(6)          LOLRS 800.3 requires Lloyd’s to report on public liability, product liability or professional indemnity insurance facility business underwritten by Lloyd’s underwriters, being facility business in relation to which an insurer is on risk during a 6-month reporting period. The information collected includes the facility identifier, the industry code, the number of policies and claims and gross payments made, amongst other details. Amendments have been made to set out information in LOLRS 800.3 in a format consistent with recent APRA instruments.

Where the reporting standards refer to an Act, Regulation, Prudential Standard, Reporting Standard, Australian Accounting Standard or Auditing Standard, this is a reference to the document as it exists from time to time, and which is available on the Federal Register of Legislation at www.legislation.gov.au.

There are a number of powers that may be exercised by APRA in reporting standards which involve an element of discretion and which may impact the interests of the financial sector entity to which the reporting standard applies. These decisions include APRA refusing to change a reporting period, or due date, for a general insurer or Lloyd’s to provide information required by the revised reporting standards. Decisions made by APRA exercising those powers are not subject to merits review.

APRA considers decisions made by APRA exercising discretions under its reporting standards should not be subject to merits review as they are financial decisions with a significant public interest element.

APRA’s reporting standards collect financial data from regulated entities. This data contains critical indicators of a regulated entity’s financial wellbeing, including data on an entity’s assets, capital, liquidity, expenses and risk exposures. APRA relies heavily on this financial data to inform its supervisory actions towards its regulated entities. Without timely and complete data, APRA may miss indicators that a general insurer or Lloyd’s underwriter is taking on imprudent risk or is in distress. APRA’s supervisory decisions may be jeopardised if its receipt of data is unreliable due to entities seeking merits review under its reporting standards.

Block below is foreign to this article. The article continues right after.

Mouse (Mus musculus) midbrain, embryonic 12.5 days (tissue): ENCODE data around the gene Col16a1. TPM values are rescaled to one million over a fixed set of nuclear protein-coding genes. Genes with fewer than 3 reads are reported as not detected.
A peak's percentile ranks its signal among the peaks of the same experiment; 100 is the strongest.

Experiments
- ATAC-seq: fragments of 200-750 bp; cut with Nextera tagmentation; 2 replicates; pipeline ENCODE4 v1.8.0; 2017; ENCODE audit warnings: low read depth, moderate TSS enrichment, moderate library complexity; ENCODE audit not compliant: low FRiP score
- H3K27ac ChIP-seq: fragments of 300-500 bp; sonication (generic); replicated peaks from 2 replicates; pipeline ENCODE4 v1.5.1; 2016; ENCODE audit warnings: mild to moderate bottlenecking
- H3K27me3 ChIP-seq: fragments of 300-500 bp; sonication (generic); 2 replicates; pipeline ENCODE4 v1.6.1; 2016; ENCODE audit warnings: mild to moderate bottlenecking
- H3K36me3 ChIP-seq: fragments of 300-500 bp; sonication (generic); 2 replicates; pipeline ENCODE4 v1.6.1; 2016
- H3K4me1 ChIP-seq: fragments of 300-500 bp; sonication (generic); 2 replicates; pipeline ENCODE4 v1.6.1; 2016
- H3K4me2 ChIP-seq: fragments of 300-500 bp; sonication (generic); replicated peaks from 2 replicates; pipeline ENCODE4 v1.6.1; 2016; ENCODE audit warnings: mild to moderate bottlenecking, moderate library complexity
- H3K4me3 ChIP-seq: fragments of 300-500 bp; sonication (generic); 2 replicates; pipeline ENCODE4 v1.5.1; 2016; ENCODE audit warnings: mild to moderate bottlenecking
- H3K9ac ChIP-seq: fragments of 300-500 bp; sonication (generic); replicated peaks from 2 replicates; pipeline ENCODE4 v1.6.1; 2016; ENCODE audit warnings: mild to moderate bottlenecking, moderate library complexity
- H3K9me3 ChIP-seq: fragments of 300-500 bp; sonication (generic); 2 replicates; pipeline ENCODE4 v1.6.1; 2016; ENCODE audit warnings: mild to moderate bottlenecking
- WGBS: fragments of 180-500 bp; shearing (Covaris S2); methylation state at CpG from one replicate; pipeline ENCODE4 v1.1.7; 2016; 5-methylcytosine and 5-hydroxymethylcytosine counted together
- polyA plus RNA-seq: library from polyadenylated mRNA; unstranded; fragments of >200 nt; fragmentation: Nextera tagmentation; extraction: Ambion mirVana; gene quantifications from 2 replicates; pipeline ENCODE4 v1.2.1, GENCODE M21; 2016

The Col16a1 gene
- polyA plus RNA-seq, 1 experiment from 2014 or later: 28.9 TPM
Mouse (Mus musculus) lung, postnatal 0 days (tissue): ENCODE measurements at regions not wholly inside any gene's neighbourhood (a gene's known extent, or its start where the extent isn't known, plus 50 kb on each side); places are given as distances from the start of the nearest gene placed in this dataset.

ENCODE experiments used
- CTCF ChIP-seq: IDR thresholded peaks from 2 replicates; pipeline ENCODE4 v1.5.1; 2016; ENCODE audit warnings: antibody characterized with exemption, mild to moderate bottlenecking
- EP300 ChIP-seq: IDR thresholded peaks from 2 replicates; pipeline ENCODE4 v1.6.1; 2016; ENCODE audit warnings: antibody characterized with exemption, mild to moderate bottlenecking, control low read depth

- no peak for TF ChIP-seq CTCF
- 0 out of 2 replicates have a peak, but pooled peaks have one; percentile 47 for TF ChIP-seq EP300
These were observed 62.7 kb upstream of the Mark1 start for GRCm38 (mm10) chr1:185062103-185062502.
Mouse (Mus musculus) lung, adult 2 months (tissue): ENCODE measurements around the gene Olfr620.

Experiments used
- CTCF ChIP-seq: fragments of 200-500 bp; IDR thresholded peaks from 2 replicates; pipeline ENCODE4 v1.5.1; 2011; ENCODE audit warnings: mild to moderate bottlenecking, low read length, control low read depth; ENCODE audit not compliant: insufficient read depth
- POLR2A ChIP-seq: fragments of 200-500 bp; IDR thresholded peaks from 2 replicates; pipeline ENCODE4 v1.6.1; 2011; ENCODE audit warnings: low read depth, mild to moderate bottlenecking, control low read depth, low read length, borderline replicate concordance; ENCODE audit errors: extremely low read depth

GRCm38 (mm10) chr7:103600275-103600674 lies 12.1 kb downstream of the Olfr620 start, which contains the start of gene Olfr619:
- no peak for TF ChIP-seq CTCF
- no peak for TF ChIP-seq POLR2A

The data collected by the revised reporting standards is also used to compile the NCPD. The NCPD is deeply established in industry, and has been relied upon by general insurers, Lloyd’s and the wider insurance industry to inform their activities since the early 2000s. Delays caused by an entity seeking merits review of APRA’s decisions under one or more of the revised reporting standards could significantly compromise the NCPD. As the database is presented at an aggregate level, any lack of data from one entity caused by a merits review claim prevents the release of the entire database.

3. Consultation

 

APRA engaged in public consultation on the instruments[1]. On 5 November 2020, APRA released a consultation letter proposing to collect cyber insurance and management liability data within the NCPD as a separate standalone category in place of the collection of the data on an aggregated basis together with data on other product classes. The revised collection was proposed to provide the industry and interested parties with better data to assess performance and pricing decisions for these products. APRA specifically sought submissions on the timing of the revised cyber insurance and management liability data collection, additional cause of loss codes, treatment of historical data and publication of data. APRA released drafts of the reporting standards as part of this consultation.

 

APRA received one submission from the Insurance Council of Australia on behalf of its members in response to the proposals in the consultation letter. The submission supported APRA’s revised collection of cyber insurance and management liability data, and gave feedback in relation to the timing and scope, and use of cause of loss codes as part, of reporting.

 

The revised reporting standards implement the revised cyber insurance and management liability data collection within the NCPD, and includes modifications to the draft versions of the reporting standards released as part of APRA’s consultation, which modifications were made to take into account the submission received in response to consultation.

 

4.   Regulation Impact Statement

The Office of Best Practice Regulation has advised that a Regulation Impact Statement is not required for the instruments.

5.   Statement of compatibility prepared in accordance with Part 3 of the Human Rights (Parliamentary Scrutiny) Act 2011

A Statement of compatibility prepared in accordance with Part 3 of the Human Rights (Parliamentary Scrutiny) Act 2011 is provided at Attachment A to this Explanatory Statement.


ATTACHMENT A

Statement of Compatibility with Human Rights